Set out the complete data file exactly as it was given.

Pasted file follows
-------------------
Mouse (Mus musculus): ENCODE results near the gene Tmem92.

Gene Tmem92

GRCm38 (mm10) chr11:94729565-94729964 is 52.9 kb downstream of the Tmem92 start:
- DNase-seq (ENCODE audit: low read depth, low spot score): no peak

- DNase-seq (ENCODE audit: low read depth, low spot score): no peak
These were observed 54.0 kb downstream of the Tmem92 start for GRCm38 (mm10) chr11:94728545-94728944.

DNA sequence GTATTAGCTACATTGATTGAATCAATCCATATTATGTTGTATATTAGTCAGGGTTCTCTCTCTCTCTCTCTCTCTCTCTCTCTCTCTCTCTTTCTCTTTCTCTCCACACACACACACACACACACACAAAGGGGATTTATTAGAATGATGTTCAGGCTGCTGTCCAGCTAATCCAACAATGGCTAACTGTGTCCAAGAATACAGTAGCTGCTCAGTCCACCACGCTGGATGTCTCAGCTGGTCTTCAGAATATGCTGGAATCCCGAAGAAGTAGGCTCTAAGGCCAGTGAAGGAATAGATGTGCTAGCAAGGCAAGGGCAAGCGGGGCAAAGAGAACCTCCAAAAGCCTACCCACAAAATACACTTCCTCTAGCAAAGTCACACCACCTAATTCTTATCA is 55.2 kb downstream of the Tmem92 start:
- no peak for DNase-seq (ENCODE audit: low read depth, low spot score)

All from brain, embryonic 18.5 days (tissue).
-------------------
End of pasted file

Mouse (Mus musculus): ENCODE results near the gene Tmem92.

Gene Tmem92

GRCm38 (mm10) chr11:94729565-94729964 is 52.9 kb downstream of the Tmem92 start:
- DNase-seq (ENCODE audit: low read depth, low spot score): no peak

- DNase-seq (ENCODE audit: low read depth, low spot score): no peak
These were observed 54.0 kb downstream of the Tmem92 start for GRCm38 (mm10) chr11:94728545-94728944.

DNA sequence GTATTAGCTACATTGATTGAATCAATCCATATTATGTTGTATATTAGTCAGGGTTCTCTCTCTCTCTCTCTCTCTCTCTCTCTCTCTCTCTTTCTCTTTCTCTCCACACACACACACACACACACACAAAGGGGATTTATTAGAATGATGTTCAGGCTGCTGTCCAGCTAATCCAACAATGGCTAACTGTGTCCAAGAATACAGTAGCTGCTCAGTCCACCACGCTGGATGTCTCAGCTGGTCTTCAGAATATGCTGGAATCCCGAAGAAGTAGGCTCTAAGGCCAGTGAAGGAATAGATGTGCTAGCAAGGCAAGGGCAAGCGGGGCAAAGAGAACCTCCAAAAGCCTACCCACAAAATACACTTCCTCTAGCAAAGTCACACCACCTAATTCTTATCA is 55.2 kb downstream of the Tmem92 start:
- no peak for DNase-seq (ENCODE audit: low read depth, low spot score)

All from brain, embryonic 18.5 days (tissue).